Tuesday, September 14, 2010
Greyfox the Wizard and Map of the Wilde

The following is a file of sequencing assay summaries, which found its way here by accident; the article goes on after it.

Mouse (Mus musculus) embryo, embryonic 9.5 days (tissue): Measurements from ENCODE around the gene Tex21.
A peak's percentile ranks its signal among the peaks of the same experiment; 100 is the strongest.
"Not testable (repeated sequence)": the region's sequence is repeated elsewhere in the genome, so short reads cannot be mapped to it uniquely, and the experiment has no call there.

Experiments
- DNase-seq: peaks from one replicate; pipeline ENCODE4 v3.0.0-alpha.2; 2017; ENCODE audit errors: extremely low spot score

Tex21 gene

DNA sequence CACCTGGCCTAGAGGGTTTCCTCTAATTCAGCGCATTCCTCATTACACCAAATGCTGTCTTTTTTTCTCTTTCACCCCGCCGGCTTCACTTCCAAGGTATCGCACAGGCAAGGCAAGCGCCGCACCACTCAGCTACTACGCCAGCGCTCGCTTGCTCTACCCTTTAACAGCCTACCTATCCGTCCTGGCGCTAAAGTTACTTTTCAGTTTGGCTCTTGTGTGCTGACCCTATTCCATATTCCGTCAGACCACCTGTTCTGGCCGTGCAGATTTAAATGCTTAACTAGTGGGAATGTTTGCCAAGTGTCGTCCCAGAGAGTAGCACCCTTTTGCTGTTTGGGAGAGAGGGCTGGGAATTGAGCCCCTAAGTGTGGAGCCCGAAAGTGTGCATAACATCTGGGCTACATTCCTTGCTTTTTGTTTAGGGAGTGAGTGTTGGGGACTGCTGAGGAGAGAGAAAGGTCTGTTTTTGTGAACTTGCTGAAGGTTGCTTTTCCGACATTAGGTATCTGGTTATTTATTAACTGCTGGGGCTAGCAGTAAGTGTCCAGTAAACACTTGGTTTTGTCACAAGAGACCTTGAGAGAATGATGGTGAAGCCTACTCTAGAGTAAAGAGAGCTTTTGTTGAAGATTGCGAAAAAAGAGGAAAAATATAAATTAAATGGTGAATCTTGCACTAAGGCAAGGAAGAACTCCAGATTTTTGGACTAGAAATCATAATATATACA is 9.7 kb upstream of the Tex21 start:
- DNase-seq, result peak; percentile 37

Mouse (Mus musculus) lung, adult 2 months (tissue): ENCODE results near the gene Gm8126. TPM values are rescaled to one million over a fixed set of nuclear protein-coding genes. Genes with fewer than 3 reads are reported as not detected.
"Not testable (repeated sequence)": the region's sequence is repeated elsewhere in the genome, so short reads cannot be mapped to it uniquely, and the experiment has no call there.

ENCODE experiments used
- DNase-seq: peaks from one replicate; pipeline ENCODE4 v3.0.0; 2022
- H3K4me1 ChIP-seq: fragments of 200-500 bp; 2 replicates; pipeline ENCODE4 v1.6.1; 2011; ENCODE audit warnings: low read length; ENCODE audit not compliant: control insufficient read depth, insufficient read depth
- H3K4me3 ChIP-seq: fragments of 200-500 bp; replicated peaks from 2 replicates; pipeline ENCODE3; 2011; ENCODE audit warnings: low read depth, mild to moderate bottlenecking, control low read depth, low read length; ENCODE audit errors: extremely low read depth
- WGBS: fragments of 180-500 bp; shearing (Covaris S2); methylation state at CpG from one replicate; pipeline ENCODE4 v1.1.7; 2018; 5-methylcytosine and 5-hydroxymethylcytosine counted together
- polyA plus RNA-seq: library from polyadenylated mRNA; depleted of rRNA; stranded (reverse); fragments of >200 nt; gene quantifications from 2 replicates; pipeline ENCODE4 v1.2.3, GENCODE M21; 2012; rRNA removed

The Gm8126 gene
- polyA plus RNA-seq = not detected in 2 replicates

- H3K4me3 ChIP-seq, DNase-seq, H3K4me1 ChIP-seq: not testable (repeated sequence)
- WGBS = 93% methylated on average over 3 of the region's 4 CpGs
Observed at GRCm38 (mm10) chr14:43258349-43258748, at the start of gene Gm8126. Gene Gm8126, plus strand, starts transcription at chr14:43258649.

Here're a few more things I've done in my free time. I'm still involved in some projects, so I can't post any of that, but these are things I've been working on on my own. The first is Greyfox the Wizard. The second is a map for a personal project for my AD&D Campaign, "Dragon Slayers." Both images of Greyfox are ideas I have been playing with. One was to see what kinds of positive lines and shapes I could make in contrast to the black shape of his cloak. My first idea was to use a large, flat black shape to describe his garments, letting his skin be pure white to contrast with the black. I also wanted to create an area of intense simplicity to make the character in the foreground stand out and compliment the busy quality of the background. So here are both solutions. Please give me your input on which works. I am fascinated with large areas of graphic shaping. I have been since I can remember. My struggle has been how to describe form with as few lines as possible and experimenting with how to define form with what "isn't" there rather than what is. Optical illusions are fascinating. I think artists are a lot like wizards/illusionists/magicians. Our job is to trick the eye into believing something that isn't real. Using colour and line and what is essentially just pigmented mud, we must convince the audience not to question what they are seeing. That is the trick of a true artist, I think. If the viewer can say, "Psshhh, I could do that!" then the result is seamless enough to trick them into thinking it was effortless in its creation.